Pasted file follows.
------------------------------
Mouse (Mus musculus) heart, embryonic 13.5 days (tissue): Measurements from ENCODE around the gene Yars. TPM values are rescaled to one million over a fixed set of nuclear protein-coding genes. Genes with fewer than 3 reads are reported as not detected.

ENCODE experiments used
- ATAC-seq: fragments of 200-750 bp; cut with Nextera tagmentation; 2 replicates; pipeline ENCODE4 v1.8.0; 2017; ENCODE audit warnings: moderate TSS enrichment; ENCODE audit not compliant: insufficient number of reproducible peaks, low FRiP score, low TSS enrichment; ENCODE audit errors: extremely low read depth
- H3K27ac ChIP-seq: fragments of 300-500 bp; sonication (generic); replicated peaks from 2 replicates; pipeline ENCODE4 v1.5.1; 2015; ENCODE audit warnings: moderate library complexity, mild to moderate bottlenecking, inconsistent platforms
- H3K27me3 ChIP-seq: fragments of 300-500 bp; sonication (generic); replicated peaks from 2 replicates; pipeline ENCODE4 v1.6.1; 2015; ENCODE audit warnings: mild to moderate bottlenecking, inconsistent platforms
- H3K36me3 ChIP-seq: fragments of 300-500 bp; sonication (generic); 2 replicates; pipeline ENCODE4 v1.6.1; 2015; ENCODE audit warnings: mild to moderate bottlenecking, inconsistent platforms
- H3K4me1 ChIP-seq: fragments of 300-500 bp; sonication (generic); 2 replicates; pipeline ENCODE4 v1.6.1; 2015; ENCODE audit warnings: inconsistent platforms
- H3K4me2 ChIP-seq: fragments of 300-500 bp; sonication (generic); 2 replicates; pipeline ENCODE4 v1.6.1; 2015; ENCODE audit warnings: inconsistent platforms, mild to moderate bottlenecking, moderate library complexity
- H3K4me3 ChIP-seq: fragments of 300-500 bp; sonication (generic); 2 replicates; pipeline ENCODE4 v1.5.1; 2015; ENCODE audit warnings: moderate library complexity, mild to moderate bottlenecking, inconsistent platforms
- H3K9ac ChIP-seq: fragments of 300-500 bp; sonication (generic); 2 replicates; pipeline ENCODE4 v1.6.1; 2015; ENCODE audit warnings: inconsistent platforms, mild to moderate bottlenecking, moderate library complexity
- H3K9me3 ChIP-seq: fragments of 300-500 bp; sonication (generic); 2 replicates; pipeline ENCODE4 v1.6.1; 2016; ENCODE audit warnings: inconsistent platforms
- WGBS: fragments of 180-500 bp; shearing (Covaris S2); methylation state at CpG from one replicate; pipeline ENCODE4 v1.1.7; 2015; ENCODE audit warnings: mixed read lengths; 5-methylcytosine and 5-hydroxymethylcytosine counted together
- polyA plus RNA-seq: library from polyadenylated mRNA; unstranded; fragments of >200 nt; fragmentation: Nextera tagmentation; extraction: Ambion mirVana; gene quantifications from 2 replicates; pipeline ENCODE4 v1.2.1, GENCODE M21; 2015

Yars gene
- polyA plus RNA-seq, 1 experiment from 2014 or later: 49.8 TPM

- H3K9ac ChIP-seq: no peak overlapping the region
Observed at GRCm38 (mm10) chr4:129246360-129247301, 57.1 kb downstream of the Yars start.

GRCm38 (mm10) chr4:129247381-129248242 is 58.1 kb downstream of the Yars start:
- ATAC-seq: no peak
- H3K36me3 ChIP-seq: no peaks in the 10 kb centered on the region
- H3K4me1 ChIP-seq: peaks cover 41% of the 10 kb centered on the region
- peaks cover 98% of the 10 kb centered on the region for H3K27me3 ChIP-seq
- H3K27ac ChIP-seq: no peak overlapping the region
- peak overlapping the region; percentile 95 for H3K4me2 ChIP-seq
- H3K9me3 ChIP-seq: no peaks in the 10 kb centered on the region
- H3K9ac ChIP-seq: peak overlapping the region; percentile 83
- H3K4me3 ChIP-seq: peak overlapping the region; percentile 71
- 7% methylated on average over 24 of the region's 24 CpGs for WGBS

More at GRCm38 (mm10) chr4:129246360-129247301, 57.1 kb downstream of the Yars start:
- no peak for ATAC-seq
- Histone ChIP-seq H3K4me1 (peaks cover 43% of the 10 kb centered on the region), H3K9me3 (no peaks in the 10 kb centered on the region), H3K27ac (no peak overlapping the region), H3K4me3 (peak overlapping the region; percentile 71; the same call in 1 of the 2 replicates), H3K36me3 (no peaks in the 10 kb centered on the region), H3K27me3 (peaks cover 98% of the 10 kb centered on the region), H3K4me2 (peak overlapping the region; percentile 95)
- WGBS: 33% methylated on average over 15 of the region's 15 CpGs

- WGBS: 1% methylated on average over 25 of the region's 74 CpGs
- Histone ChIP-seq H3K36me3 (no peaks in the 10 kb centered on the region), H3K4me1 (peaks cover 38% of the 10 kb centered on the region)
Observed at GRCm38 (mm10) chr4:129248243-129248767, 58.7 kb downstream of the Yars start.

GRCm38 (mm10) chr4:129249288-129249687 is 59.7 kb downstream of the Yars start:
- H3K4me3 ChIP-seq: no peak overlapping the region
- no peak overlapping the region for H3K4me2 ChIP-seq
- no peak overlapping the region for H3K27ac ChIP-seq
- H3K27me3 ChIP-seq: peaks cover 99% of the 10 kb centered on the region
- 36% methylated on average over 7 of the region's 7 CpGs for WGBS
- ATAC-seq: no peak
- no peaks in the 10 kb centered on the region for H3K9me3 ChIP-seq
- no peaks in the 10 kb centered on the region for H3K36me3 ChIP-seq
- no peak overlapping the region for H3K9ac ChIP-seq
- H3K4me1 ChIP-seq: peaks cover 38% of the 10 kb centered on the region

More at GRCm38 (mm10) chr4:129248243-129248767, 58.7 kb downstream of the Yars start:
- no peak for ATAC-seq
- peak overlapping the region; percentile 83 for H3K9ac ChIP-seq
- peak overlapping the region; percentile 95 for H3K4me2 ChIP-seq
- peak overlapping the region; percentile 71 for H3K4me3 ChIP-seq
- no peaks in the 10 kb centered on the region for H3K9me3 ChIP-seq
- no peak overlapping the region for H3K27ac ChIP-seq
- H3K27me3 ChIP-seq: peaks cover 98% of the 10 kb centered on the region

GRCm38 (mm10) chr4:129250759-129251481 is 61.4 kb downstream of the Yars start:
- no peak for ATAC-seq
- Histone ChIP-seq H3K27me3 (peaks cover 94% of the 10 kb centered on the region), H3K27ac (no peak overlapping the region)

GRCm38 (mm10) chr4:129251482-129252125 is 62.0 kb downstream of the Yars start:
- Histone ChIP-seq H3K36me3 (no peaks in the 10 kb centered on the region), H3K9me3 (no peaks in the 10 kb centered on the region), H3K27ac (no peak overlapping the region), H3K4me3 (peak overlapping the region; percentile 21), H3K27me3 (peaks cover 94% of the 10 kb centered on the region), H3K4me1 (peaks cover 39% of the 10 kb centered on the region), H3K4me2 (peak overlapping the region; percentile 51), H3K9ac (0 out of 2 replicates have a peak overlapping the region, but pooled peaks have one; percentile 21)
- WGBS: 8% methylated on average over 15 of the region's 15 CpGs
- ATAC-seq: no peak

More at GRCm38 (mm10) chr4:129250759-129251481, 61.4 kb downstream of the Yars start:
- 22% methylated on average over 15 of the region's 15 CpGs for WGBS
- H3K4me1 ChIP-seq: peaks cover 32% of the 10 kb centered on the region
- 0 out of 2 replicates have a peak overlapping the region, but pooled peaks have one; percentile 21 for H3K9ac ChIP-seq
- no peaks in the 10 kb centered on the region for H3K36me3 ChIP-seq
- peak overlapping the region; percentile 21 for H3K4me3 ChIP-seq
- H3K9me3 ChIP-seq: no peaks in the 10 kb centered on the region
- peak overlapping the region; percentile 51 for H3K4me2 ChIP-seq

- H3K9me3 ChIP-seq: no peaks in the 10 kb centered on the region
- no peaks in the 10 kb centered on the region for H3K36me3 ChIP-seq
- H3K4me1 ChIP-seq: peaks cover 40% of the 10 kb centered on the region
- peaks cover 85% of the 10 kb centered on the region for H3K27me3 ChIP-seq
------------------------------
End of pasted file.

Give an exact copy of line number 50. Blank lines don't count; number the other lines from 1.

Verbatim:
- peak overlapping the region; percentile 95 for H3K4me2 ChIP-seq